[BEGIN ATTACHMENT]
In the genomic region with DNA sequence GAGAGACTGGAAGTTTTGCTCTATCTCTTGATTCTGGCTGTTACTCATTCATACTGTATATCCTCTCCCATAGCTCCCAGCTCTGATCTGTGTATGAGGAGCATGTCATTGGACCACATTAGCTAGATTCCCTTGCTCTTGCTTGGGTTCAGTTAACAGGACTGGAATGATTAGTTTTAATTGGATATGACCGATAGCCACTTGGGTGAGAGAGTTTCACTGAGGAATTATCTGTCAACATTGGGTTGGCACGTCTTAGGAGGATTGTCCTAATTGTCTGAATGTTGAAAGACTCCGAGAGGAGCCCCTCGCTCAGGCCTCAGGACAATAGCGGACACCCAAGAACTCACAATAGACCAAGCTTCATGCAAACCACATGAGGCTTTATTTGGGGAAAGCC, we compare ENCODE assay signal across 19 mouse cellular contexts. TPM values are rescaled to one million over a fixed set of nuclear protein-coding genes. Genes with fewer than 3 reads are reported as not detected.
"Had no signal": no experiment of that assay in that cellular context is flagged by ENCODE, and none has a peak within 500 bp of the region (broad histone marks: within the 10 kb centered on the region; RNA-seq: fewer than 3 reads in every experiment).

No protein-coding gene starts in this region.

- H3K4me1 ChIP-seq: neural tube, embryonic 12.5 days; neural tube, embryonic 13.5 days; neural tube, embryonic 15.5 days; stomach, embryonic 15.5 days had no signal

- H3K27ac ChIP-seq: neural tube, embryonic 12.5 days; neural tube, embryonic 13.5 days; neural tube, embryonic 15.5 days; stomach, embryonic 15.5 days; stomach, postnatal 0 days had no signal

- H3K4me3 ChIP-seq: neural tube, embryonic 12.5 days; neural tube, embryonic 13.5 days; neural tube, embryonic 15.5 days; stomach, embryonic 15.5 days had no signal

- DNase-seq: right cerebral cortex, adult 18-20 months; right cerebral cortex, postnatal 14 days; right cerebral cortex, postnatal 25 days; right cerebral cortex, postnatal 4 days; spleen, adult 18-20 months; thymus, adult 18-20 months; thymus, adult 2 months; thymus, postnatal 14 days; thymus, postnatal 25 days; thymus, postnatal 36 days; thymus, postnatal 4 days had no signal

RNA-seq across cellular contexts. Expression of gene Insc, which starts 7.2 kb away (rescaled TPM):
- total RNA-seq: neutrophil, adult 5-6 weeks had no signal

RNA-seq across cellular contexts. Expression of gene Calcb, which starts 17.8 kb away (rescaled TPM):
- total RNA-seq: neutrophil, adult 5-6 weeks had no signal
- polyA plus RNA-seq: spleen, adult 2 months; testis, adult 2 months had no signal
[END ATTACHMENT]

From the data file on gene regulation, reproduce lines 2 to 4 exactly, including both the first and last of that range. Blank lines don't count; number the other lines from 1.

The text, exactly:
"Had no signal": no experiment of that assay in that cellular context is flagged by ENCODE, and none has a peak within 500 bp of the region (broad histone marks: within the 10 kb centered on the region; RNA-seq: fewer than 3 reads in every experiment).

No protein-coding gene starts in this region.

- H3K4me1 ChIP-seq: neural tube, embryonic 12.5 days; neural tube, embryonic 13.5 days; neural tube, embryonic 15.5 days; stomach, embryonic 15.5 days had no signal